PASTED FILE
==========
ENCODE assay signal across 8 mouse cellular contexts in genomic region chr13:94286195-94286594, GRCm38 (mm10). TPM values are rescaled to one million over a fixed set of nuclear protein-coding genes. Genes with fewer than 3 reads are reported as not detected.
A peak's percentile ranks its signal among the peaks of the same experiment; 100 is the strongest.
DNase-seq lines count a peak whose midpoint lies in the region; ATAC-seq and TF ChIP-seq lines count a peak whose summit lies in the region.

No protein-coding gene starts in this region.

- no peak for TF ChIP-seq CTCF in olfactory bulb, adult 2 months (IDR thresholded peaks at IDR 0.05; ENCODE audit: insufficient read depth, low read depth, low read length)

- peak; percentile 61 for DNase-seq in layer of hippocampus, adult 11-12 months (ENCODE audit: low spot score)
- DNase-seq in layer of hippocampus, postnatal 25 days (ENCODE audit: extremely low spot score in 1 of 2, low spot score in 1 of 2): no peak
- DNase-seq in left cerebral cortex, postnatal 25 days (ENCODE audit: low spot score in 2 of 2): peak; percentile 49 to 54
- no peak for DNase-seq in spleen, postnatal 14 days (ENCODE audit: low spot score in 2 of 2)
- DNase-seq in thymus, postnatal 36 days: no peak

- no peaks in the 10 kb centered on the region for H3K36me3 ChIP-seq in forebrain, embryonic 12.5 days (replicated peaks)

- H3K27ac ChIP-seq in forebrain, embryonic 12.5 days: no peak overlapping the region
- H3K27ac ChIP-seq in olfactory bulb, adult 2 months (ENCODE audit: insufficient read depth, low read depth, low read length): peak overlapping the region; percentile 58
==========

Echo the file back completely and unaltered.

ENCODE assay signal across 8 mouse cellular contexts in genomic region chr13:94286195-94286594, GRCm38 (mm10). TPM values are rescaled to one million over a fixed set of nuclear protein-coding genes. Genes with fewer than 3 reads are reported as not detected.
A peak's percentile ranks its signal among the peaks of the same experiment; 100 is the strongest.
DNase-seq lines count a peak whose midpoint lies in the region; ATAC-seq and TF ChIP-seq lines count a peak whose summit lies in the region.

No protein-coding gene starts in this region.

- no peak for TF ChIP-seq CTCF in olfactory bulb, adult 2 months (IDR thresholded peaks at IDR 0.05; ENCODE audit: insufficient read depth, low read depth, low read length)

- peak; percentile 61 for DNase-seq in layer of hippocampus, adult 11-12 months (ENCODE audit: low spot score)
- DNase-seq in layer of hippocampus, postnatal 25 days (ENCODE audit: extremely low spot score in 1 of 2, low spot score in 1 of 2): no peak
- DNase-seq in left cerebral cortex, postnatal 25 days (ENCODE audit: low spot score in 2 of 2): peak; percentile 49 to 54
- no peak for DNase-seq in spleen, postnatal 14 days (ENCODE audit: low spot score in 2 of 2)
- DNase-seq in thymus, postnatal 36 days: no peak

- no peaks in the 10 kb centered on the region for H3K36me3 ChIP-seq in forebrain, embryonic 12.5 days (replicated peaks)

- H3K27ac ChIP-seq in forebrain, embryonic 12.5 days: no peak overlapping the region
- H3K27ac ChIP-seq in olfactory bulb, adult 2 months (ENCODE audit: insufficient read depth, low read depth, low read length): peak overlapping the region; percentile 58